BCHR at HRC33: Council Should Pass a Resolution on Bahrain
On 19 September, Maryam al-Khawaja, Co-Director of the Gulf Center for Human Rights (GCHR), delivered an oral intervention at the 33rd session of the United Nations Human Rights Council in Geneva under Item 4, together with Americans for Democracy & Human Rights in Bahrain (ADHRB), the Bahrain Institute for Human Rights (BIRD) and the Bahrain Center for Human Rights (BCHR).
Americans for Democracy & Human Rights in Bahrain, together with the Bahrain Institute for Rights and Democracy, the Bahrain Center for Human Rights and the Gulf Center for Human Rights, would like to call the Council’s attention to the Government of Bahrain’s long-standing and systematic abuse of human rights, particularly concerning prisoners of conscience and human rights defenders.
In early 2011, the Government of Bahrain, with the support of Saudi Arabia and the UAE, violently suppressed the popular pro-democracy movement calling for human rights and democratic reforms. Five years later, many of the abuses of 2011 have been institutionalized by the Bahraini state.
Torture and arbitrary detention are widespread and systematic in Bahrain, where false confessions extracted under torture lead to arbitrary convictions by courts lacking any semblance of independence under international standards. Under Bahrain’s counter-terror law, freedoms of assembly and expression are vastly restricted, including blanket ban on protests in the capital, Manama, and all forms of dissenting expression are criminalized. As a result, Bahrain’s prisons are now home to almost 4,000 political prisoners, among them are almost all of Bahrain’s leading political opposition figures, activists and human rights defenders.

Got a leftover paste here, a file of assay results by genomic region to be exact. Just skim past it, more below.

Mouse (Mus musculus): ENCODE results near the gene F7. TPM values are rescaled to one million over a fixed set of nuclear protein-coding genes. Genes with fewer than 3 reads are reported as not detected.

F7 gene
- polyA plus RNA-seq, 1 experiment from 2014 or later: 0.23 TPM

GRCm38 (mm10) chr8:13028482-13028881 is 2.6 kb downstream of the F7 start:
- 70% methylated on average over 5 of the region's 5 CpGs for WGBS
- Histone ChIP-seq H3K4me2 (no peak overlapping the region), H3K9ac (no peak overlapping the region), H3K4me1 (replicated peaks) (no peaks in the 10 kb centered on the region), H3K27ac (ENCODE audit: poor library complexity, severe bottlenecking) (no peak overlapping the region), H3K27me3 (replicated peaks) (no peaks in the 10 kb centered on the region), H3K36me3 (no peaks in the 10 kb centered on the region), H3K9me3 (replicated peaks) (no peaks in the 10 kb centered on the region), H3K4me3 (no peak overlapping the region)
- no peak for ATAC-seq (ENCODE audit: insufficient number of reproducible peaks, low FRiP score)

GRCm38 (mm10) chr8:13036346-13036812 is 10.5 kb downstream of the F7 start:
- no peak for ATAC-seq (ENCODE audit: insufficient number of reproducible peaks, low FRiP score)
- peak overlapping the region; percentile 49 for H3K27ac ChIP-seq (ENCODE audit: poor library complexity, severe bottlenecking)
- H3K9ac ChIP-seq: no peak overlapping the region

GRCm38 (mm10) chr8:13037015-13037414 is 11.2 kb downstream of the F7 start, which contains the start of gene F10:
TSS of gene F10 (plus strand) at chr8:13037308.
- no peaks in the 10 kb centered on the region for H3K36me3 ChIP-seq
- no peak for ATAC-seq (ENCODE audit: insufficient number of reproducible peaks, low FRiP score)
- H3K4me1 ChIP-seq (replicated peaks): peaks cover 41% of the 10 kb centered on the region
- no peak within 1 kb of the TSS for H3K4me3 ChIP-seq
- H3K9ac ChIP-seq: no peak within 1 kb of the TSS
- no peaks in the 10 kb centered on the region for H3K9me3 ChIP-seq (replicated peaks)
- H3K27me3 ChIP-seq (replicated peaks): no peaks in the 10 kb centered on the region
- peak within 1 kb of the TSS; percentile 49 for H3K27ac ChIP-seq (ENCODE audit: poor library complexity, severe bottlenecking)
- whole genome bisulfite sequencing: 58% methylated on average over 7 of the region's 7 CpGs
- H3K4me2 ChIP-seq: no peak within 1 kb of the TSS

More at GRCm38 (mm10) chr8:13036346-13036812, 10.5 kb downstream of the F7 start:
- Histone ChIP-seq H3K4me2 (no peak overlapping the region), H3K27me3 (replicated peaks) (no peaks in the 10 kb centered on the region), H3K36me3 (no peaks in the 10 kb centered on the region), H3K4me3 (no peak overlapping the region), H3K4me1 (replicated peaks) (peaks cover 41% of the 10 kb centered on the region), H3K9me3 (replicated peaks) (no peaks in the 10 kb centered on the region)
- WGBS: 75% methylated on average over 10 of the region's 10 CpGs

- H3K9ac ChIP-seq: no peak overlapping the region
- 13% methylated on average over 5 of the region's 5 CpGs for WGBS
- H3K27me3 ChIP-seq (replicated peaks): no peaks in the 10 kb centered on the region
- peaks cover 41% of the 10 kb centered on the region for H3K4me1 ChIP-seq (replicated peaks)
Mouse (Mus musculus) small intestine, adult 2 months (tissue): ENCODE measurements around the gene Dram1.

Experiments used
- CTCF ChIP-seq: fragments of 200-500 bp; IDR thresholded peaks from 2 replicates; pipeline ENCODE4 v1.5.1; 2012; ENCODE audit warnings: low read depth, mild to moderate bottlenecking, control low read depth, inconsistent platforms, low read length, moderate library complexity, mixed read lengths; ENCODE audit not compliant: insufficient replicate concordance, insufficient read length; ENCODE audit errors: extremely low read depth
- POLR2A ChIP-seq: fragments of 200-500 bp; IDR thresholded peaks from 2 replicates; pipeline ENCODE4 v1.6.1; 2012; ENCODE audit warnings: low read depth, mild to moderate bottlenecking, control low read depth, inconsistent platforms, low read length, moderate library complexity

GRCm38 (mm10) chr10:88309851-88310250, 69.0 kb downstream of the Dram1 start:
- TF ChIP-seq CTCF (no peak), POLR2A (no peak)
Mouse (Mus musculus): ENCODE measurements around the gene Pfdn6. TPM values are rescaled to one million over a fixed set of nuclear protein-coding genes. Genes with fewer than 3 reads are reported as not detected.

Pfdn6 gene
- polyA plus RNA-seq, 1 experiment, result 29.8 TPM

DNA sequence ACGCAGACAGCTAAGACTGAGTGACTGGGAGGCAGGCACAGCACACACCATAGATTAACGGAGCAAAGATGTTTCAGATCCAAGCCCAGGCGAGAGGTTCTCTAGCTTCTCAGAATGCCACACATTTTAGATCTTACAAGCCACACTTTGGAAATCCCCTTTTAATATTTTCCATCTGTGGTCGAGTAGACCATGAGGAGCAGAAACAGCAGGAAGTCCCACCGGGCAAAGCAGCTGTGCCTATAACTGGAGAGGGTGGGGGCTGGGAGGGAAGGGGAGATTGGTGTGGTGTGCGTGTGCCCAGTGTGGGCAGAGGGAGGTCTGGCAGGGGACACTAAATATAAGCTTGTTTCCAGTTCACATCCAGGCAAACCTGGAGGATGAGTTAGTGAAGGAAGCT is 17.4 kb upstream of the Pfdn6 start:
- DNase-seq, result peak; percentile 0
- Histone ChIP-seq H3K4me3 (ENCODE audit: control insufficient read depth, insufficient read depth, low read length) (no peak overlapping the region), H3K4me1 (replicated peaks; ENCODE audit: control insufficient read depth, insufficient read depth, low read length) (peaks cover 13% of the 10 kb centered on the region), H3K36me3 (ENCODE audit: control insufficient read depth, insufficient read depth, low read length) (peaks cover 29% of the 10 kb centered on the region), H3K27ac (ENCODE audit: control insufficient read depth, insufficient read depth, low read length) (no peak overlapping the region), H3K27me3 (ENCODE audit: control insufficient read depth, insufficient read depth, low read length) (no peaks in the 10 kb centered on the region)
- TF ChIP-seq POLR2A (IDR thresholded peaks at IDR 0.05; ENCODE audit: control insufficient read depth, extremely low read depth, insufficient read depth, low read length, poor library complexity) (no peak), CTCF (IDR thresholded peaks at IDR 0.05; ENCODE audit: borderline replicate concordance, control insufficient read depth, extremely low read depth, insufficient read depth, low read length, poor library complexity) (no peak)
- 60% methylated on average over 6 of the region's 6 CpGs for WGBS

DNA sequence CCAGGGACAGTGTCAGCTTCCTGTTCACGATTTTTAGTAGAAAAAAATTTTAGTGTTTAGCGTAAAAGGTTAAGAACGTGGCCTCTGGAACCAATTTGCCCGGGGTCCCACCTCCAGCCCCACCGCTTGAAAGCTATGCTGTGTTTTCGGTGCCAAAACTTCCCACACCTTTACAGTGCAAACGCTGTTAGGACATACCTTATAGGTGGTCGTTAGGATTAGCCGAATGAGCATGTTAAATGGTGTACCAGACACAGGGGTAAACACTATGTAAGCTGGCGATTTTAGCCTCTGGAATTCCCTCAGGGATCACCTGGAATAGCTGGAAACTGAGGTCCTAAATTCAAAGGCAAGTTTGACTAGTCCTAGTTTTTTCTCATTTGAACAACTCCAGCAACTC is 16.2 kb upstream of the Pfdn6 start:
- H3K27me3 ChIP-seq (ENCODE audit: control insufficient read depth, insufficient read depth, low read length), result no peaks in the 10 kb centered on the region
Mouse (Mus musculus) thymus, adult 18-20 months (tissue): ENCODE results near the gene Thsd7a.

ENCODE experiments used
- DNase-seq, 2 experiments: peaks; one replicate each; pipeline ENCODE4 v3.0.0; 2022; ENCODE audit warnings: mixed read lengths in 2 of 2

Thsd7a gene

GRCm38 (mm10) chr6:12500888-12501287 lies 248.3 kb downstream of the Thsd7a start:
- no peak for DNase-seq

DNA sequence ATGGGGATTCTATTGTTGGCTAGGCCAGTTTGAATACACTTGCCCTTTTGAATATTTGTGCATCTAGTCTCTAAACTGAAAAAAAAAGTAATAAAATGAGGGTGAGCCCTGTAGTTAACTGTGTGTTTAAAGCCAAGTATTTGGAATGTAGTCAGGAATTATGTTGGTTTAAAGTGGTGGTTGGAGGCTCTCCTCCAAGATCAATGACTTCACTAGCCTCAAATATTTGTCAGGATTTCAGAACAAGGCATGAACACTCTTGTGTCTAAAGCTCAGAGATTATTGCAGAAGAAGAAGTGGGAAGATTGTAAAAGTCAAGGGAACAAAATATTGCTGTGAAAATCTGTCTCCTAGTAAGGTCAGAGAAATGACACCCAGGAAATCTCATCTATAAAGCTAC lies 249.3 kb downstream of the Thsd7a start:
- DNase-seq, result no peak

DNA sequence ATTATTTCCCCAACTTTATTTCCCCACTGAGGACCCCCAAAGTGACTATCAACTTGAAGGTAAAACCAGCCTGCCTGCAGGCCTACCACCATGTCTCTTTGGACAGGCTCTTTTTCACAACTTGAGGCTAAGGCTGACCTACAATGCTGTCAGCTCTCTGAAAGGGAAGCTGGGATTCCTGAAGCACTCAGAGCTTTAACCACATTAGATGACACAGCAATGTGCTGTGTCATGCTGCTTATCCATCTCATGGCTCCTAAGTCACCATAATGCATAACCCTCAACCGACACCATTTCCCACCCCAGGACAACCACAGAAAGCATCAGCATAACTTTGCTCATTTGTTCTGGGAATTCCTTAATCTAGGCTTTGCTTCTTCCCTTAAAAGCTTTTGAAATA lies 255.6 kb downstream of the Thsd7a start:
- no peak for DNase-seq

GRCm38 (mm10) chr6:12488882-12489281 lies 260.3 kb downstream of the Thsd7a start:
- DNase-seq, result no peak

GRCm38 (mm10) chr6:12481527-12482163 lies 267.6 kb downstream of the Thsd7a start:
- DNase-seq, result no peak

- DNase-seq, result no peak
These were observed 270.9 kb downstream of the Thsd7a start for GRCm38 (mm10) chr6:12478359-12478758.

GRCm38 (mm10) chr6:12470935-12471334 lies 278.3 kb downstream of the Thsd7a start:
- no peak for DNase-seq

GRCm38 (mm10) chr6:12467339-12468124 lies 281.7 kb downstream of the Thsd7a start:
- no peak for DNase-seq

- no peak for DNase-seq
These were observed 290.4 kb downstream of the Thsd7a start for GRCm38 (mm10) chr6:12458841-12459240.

In addition, most of the “Bahrain 13” 2011 protest leaders, remain in prison today. Abdulhadi al-Khawaja, Dr. Abdujalil al-Singace, Abdulwahab Hussain, Hassan Mushaima, Mohammed Habib al-Miqdad, Sheikh Saeed al-Noori, and Sheikh Abduljalil al-Miqdad are serving arbitrary life sentences, while Sheikh Abdulhadi al-Mukhodher, Mohammed Hassan Jawad, Sheikh Mirza al-Mahroos, and Mohammed Ali Ismael are serving 15-year sentences.
Those that they don’t imprison, Bahrain has chosen to denaturalize and expel from the country. The government has arbitrarily denaturalized over 300 Bahrainis, the majority of whom are human rights defenders, political opposition figures, journalists, academics and Shia religious leaders.
We therefore call on this Council to pass a resolution on Bahrain that insists that the government immediately release all prisoners of conscience and mandates independent investigations into past and present abuses to facilitate accountability.